Commercial Truck Accidents


Large commercial trucks, often referred to as "big rigs", are involved in more than 350,000

accidents in the United States each year, according the National Highway Safety Administration. 

Because of the large difference in size - a typical big rig weighs over 10,000 pounds unloaded

and sometimes over 80,000 pounds when fully loaded, while a typical passenger car weighs no

more than 3,500 pounds - the occupants of the passenger vehicle are in far more danger in a

collision between the two. In fact, 83% percent of fatal injuries sustained in such accidents are to

the people in the passenger vehicle and non-occupants.

A Federal Motor Carrier Safety Administration study of the cause of tractor trailer accidents

found that when the truck was assigned the critical reason (for the crash), in 87% of the cases the

driver's action or inaction is the cause.

Driver fatigue is a frequent cause of errors by big-rig drivers causing accidents. Although the

law limits the number of hours a commercial driver is supposed to be behind the wheel, those

limits are often ignored by drivers under pressure from their employers to meet deadlines. When

representing the victim of a commercial trucking accident, it is crucial that the attorney

thoroughly investigate to determine whether factors under the control of the trucking company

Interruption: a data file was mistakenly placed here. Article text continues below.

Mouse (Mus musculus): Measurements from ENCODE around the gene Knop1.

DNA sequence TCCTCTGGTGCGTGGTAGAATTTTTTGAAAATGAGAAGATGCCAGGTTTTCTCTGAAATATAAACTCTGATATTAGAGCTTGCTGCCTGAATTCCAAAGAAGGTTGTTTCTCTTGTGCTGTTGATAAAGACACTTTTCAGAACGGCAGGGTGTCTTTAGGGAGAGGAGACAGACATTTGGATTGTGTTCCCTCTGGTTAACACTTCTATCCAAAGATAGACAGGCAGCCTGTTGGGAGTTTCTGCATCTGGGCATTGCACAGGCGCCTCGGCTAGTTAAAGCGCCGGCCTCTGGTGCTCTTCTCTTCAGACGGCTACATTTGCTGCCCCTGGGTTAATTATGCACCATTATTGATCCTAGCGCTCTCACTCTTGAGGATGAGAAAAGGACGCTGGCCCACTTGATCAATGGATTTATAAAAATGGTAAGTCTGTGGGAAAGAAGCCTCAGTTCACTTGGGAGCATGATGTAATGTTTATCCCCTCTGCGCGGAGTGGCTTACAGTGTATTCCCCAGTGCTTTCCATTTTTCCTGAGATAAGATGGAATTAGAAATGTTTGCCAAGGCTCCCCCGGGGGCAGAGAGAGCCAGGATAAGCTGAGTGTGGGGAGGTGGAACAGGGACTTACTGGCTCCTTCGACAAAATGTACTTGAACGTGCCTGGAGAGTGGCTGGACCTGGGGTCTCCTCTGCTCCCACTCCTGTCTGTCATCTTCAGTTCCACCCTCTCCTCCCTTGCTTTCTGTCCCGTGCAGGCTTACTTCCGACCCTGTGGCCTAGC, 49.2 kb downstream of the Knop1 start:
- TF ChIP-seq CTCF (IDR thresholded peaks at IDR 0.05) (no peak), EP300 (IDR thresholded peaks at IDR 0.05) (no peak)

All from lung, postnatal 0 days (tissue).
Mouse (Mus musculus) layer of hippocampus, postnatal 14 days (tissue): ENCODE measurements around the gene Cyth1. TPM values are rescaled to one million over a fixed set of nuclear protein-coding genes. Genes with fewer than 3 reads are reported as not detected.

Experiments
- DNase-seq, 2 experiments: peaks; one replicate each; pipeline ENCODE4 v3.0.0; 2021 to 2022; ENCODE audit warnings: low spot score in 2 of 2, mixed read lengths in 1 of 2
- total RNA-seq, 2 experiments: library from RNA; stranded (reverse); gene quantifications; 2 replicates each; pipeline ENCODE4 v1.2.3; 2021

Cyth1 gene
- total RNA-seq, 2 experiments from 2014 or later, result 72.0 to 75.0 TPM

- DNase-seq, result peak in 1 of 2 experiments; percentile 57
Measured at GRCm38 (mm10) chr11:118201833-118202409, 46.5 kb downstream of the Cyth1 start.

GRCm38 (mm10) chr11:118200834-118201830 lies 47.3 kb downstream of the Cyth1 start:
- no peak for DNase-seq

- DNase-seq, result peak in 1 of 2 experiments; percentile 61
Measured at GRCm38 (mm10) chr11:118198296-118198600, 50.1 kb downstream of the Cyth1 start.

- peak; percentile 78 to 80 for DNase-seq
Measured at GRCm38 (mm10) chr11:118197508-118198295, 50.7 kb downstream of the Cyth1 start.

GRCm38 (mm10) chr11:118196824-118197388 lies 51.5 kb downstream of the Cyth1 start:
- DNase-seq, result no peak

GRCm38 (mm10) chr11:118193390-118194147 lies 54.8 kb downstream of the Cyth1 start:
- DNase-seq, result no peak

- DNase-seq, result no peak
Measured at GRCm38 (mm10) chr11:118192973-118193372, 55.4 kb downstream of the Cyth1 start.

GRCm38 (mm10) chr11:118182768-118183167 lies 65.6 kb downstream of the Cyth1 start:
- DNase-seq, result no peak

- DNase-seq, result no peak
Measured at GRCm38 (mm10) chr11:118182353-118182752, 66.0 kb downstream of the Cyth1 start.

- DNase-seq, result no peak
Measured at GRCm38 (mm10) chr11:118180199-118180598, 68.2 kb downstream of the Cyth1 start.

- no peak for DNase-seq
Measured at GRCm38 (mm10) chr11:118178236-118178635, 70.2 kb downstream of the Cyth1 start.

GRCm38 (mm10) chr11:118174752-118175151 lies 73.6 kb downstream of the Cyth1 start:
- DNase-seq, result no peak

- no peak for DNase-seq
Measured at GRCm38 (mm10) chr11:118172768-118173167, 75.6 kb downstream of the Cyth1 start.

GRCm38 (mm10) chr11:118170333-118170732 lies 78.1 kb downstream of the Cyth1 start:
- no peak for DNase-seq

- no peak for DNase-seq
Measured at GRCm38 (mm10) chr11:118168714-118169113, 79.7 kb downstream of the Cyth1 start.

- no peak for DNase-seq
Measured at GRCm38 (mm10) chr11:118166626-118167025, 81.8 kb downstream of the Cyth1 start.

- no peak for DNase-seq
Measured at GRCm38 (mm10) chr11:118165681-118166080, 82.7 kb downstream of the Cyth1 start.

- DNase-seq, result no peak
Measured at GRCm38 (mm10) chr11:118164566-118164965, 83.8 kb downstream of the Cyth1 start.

were significant in causing the accident. For instance: If the driver was fatigued, were the policies

of the company a cause of the fatigue? Was the driver and the company in compliance with drive

time regulations? Were preventable mechanical or equipment failures a factor in causing the

accident? Was the driver properly trained and supervised? These are just a few examples of

inquiries that a thorough and experienced attorney should be doing when prosecuting a

commercial trucking accident case.

At Len Tillem and Associates, our experienced team of litigators provide thorough, personal, and

aggressive representation to victims of commercial trucking accidents. Call us today for a free

consultation, or e-mail us at

To view the National Highway Safety Administration website, go to To view

facts and studies regarding large truck and bus accidents published by the Federal Motor Carrier

Safety Administration, go to